Tense, ferocious and historic: Inside the courtroom at Harvey Weinstein trial

Prosecution delivers blistering opening statement

Clémence Michallon
New York County Supreme Court
Wednesday 22 January 2020 23:11 GMT
Harvey Weinstein limps into court for the first day of his trial in New York

Harvey Weinstein, slow and unsteady, shuffled towards the New York County Supreme Court building in lower Manhattan just before 9am, a nearby aide carrying his now-infamous walker.

Inside, he hobbled down the central aisle of the courtroom, where the claims of his alleged victims came into focus – all discussed in at-times uncomfortable detail in a blistering opening statement delivered by the prosecution.

There was no shortage of people – journalists and members of the public – hoping to witness the first minutes of what is shaping up to be a historic trial. By 5.50am, a significant line had formed outside the court.

This, by the way, is how you get a seat at the Weinstein trial: you get there way, way before sunrise. You stuff hand warmers in your gloves and toe warmers inside your winter boots. You wear – of course – four layers of clothing. It might seem counterintuitive, but you don’t drink coffee, not right away, because there’s no telling when the next bathroom break will come. Around 8am, you go through a metal detector. Inside, you wait in line some more and endure the suspense of fate deciding whether you will snatch one of 100 seats available for the media and members of the public.

The courtroom itself isn’t particularly grandiose – it’s small, for a start – but make no mistake: it’s a land governed by strict rules. Phones are not to be used, and transgressors face the risk of being kicked out for the rest of the day – not a risk you’re willing to take when you waited two hours in below-freezing temperatures hoping to get inside. There’s no tweeting or texting or emailing. Standing is prohibited as long as the court is in session.

Weinstein himself arrived inside the room around 9.15am, preceded by his lawyer Donna Rotunno. A large TV screen displayed the name of the case, PSNY [People of the State of New York] v. Harvey Weinstein, for all to see. Contrary to previous court appearances, Weinstein didn’t use his walking frame – though one member of his entourage brought it inside the courtroom not long afterwards. The former movie mogul appeared close to falling as he entered but caught himself and made his way towards the front of the room, where he sat during the rest of the proceedings.

Judge James Burke, who has presided over the case, began by addressing the jury – seven men, five women and three alternate jurors, who are there in case one member of the main pool needs to drop out at any point during the trial. He reminded them of several cardinal rules, including that of the presumption of innocence. The defence has nothing to prove, Burke said. It’s on the prosecution to prove beyond a reasonable doubt that the charges against Weinstein are true. If they fail to do so, the judge highlighted, the jury must find the producer not guilty.

Weinstein is accused of performing a forcible sex act on one woman in 2006 and raping another woman in 2013. He has pleaded not guilty and denied all allegations of non-consensual sex. He has also denied retaliating against women. The former Hollywood mogul could spend the rest of his life in prison if convicted on the most serious charges.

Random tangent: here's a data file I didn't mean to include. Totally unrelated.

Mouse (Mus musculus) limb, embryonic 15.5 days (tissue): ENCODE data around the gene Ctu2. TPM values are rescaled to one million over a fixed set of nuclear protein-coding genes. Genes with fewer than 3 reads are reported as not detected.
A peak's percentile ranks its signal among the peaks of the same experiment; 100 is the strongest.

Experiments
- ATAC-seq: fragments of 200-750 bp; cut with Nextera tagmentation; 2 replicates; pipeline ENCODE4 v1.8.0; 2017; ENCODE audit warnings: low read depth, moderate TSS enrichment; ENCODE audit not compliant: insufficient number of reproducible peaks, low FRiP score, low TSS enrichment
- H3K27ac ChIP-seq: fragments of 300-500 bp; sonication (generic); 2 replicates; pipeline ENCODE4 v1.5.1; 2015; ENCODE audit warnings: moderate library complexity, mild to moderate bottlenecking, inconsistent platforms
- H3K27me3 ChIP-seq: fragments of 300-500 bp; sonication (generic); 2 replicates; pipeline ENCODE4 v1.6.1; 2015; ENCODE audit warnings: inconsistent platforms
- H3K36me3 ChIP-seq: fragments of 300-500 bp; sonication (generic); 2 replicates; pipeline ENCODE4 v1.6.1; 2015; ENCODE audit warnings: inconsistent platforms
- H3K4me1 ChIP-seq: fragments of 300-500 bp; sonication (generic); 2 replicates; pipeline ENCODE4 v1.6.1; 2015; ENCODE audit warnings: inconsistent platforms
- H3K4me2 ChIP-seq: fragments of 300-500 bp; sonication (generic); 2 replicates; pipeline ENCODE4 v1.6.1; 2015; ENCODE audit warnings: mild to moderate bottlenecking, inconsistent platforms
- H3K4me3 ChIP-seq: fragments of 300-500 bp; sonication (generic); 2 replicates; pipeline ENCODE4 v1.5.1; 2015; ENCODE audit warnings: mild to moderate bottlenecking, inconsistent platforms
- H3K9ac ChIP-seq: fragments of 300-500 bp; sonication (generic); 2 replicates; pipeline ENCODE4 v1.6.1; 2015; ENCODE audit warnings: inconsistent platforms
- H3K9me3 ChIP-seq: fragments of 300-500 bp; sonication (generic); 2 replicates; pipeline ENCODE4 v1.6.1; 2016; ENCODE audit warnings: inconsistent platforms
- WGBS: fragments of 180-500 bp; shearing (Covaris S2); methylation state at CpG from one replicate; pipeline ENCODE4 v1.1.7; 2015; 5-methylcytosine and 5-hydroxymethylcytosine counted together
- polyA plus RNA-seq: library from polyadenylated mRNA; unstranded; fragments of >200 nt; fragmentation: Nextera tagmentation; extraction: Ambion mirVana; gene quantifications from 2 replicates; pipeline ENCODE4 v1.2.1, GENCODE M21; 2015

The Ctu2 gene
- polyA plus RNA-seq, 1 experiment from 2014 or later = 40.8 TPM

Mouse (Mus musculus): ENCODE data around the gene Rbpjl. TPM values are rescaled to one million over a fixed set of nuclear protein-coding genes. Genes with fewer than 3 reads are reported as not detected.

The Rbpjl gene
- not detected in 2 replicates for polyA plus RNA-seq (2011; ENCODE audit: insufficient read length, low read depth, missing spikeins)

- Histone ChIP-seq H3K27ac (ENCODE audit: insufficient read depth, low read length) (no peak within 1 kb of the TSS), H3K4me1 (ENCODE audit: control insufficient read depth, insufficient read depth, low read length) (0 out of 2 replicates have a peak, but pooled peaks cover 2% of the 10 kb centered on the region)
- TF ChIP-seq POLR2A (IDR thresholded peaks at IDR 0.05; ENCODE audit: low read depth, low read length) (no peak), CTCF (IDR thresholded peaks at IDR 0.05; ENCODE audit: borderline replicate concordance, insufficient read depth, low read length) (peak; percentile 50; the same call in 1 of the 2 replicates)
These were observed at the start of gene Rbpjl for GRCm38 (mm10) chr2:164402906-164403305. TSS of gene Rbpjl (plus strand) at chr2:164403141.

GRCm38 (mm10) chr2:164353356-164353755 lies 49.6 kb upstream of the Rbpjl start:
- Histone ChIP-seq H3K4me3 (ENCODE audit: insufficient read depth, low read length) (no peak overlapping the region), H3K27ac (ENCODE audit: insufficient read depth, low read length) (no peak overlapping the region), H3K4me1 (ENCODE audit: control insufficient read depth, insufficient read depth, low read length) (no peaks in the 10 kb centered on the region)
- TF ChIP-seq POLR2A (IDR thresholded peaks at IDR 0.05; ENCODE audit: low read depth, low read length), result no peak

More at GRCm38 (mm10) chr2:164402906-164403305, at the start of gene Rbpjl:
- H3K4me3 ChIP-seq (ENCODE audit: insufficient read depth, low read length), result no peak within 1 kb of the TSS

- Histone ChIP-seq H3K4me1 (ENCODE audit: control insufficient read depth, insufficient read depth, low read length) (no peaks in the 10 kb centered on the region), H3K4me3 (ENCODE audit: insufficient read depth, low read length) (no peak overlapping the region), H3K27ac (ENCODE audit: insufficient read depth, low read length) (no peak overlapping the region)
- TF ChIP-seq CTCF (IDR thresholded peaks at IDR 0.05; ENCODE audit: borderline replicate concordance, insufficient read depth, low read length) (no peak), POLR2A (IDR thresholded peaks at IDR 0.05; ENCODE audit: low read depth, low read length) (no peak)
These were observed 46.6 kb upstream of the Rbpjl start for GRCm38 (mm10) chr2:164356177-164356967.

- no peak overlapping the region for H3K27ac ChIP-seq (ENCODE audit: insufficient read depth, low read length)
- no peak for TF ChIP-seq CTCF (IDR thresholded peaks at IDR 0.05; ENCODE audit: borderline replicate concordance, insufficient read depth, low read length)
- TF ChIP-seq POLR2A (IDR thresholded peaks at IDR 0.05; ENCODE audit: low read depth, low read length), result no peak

Assistant district attorney Meghan Hast, speaking for the prosecution, delivered a no-holds-barred opening statement, describing Weinstein as a manipulative abuser who allegedly tested his victims’ boundaries before assaulting them. She discussed the claims against him in graphic detail, at one point alleging that he had injected medication into his genitals before an assault.

At least once, Hast pointed to Weinstein while describing his alleged pattern of behaviour to the jury, in one instance telling them: “The man seated right there was not just a titan in Hollywood, he was a rapist.” Hast made several mentions of Weinstein’s size and weight, comparing them to his alleged victims’ lighter frames. She described the “famous and powerful Hollywood producer” as once “rubbing elbows with the Clintons” – a statement supported by a photo of Weinstein with former President Bill Clinton.

Throughout Hast’s statement, there was no shortage of objections on the defence’s part. Most of them were overruled, meaning the judge disallowed them, though at least one of them was sustained (validated by the judge). Weinstein lawyer Damon Cheronis later countered by laying out plans to use friendly-sounding emails, calendar entries and other evidence to call into question the accusers’ accounts of being attacked.

The defence team made it clear that they intend to go on the offensive, seeking to discredit those who have accused Weinstein of misconduct and portraying them as willing participants. Weinstein’s counsel has previously argued for a change of venue, alleging that it wouldn’t be possible for the producer to get a fair trial in New York City, but those requests have been denied.

Television cameras remained set up outside of the courtroom long after the court went in session on Wednesday morning. Weinstein’s trial is expected to last for at least a month from here on out. News organisations from around the world will be watching.

Additional reporting by agencies

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